Ancestry: A Novel by Simon Mawer review – one for the whole family | Biography books
Jhere’s something compelling if slightly solipsistic about finding your own ancestry. With digitized and searchable records, all the frustrating blanks in your family tree can now be fleshed out in an attractive way. Sometimes these blanks will reveal something remarkable and dramatic, but like any BBC One fan Who do you think you are? will attest, even mundane tales can be oddly touching.
Simon Mawer, Booker in the running for The glass room in 2009, now enters this arena with his new novel (his word). Consisting largely of fictionally presented chapters from the lives of his own 19th-century ancestors, his narrative progression is peppered with authorial interruptions as Mawer seeks to remind us of his underlying reality. These interruptions take several forms: register inscriptions photographed on copper; his own thoughts on the nature of his project (“Could be the start of a Dickensian novel, couldn’t it?”); and somewhat pedantic footnotes assuring that these are “the very words, taken from his letter home” or that he hasn’t misspelled “Babarbadoes”.
From this “Dickensian” opening on a Suffolk beach, where the young Abraham Block strips a drowned corpse of his two golden sovereigns, we enter his adult life at sea. But with procreation as the inevitable driving force of the story, we quickly walk to a train carriage with an ingenuous seamstress coming to London for the first time. And there’s a Limiter in the seat next to her, exploiting their forced closeness to initiate her seduction. Yet she lands on her feet when, now pregnant, she rents a room from Abraham’s uncle near the docks. And so Mawer ancestry, on the maternal side, is ongoing.
Part two, of course, requires a full reboot, with a move to the fatherly side of things. We thus dive into the life of George Mawer, a private of the 50th Regiment of Foot. From his marriage to a certain Ann Scanlon, we move with him from barracks to garrison and vice versa. She, like all Army women, will be sharing her curtained dormitory bed, and offspring will soon follow. But family life is curtailed by the British government’s decision (perhaps not for the last time) to do something about Russians in Crimea. George’s regiment soon embarks for unknown lands.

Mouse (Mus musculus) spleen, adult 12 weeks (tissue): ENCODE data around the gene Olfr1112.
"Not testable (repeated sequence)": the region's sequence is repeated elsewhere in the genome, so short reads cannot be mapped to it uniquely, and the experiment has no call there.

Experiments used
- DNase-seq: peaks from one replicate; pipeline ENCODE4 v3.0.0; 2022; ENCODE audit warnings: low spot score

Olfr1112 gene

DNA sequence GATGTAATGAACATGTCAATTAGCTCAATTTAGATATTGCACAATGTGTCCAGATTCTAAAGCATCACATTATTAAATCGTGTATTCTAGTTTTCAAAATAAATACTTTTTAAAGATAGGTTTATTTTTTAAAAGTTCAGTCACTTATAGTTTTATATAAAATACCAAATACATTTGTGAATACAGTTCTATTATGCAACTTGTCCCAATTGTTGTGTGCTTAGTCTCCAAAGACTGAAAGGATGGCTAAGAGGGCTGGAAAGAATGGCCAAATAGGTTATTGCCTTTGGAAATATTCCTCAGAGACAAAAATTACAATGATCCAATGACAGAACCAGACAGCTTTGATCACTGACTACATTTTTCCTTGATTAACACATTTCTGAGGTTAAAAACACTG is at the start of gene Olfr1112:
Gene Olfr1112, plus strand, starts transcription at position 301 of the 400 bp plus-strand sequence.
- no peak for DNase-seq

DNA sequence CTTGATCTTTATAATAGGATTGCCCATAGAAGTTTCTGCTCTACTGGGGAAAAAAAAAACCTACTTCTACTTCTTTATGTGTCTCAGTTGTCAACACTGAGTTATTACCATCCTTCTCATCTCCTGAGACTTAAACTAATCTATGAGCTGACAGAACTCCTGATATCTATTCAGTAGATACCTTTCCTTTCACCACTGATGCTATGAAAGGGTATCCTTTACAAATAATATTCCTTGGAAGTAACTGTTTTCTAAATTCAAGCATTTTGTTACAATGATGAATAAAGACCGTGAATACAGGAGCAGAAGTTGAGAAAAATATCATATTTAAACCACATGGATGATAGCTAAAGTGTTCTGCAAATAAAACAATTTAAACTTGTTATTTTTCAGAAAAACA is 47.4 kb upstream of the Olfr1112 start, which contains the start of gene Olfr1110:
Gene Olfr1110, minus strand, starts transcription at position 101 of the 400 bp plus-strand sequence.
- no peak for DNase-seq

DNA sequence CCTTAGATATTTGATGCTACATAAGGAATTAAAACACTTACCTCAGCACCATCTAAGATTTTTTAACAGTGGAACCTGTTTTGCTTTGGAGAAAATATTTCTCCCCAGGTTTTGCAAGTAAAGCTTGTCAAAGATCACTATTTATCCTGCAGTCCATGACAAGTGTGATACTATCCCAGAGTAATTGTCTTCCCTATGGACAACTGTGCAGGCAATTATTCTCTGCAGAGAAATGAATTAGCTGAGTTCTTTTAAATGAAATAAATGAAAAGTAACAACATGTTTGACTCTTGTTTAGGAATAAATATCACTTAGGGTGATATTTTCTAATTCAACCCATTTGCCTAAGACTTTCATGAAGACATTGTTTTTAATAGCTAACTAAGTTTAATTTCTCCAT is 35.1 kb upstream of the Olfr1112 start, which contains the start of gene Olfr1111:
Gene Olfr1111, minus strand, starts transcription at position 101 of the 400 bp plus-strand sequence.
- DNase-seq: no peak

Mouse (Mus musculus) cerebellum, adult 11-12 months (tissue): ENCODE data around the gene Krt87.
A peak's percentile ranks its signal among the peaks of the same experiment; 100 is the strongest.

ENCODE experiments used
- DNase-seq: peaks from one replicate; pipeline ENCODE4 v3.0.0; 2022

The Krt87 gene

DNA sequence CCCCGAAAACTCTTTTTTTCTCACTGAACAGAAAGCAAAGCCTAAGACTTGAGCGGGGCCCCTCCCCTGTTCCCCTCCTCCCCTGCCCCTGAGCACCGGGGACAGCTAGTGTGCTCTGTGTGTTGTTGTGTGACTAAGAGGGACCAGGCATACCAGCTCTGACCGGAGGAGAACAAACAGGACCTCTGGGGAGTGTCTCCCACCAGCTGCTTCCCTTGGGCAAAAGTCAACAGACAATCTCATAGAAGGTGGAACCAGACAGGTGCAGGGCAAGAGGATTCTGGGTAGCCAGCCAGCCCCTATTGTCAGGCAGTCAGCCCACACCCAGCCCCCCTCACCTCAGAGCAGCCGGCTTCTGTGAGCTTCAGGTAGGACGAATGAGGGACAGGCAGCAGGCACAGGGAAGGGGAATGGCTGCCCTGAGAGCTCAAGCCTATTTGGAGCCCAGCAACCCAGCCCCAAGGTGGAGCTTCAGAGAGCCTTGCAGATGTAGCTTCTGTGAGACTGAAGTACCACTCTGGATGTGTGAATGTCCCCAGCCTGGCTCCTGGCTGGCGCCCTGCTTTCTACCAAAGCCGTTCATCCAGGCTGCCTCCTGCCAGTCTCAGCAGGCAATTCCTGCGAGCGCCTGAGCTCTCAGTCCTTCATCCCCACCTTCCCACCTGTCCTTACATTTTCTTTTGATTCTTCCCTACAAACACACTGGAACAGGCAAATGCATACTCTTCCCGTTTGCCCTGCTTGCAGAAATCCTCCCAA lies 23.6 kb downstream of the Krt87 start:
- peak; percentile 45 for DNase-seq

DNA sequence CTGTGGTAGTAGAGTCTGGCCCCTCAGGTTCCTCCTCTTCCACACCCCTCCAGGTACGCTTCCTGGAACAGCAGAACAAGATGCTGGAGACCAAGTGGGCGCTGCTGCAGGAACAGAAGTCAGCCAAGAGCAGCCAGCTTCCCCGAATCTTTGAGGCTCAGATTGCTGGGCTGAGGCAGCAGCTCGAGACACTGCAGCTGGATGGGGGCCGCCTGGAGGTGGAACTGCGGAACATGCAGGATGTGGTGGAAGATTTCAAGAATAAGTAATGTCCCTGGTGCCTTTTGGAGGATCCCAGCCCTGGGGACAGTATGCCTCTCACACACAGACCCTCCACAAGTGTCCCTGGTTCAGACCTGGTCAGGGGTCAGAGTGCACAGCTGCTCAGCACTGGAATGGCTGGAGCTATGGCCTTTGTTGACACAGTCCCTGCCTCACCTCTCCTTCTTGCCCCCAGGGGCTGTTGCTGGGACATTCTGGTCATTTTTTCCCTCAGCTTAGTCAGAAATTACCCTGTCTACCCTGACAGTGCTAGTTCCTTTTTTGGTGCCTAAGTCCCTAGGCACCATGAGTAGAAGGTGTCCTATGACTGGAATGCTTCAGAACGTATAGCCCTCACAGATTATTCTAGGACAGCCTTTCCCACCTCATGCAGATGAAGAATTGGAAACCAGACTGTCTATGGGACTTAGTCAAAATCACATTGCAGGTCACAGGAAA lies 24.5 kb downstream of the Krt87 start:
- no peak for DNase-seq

The armies are inundated with papers, almost always meticulously preserved, and it is then – to its detriment – that the novel begins to be ruled by the inordinate availability of these archives. The result is an almost exhaustive fictionalization of the marches, skirmishes and encampments of the 50th; with a pedantry reminiscent of Tristram’s Uncle Toby, we are given the precise dimensions of the trench and the parapet.
But the Siege of Sevastopol, evocatively fictionalized as it is, can’t help but feel like a history lesson when the story we really want to follow is Ann’s. She is now back in Lincoln and thrown into parochial charity with those little Mawer ancestors. Thanks to a name mentioned once in family lore, Mawer is able to establish a connection with a single member of this parish committee. He then offers us a choice of scenarios to combine these two elements: ranging from the call for tenders to the functional through the purely monetized. But again, Mawer steps in to tell us that these are just guesses, kind of undermining the whole premise of his own project.
These fictionalized elements are always believable, even if they are sometimes too detailed. So it’s a shame that, rather than letting his characters grow and interact, as any novel requires, Mawer regularly sneaks onto the page to remind us that, say, “that particular rumor turned out to be true.” These reminders of his research only serve to disempower the characters and defuse any danger in the narration. Things are not helped by a prose that is a little too usual: the tones are “soft” and the hair, more than once, comes in “shock”.
Mawer himself concedes that the problem with any retelling of the past is “how to get into someone’s mind who has no idea what’s going to happen”. But that’s exactly what novelists do – and it can only be done when they’re freed from the murderous hand of history and the hard work you’ve done to unearth it.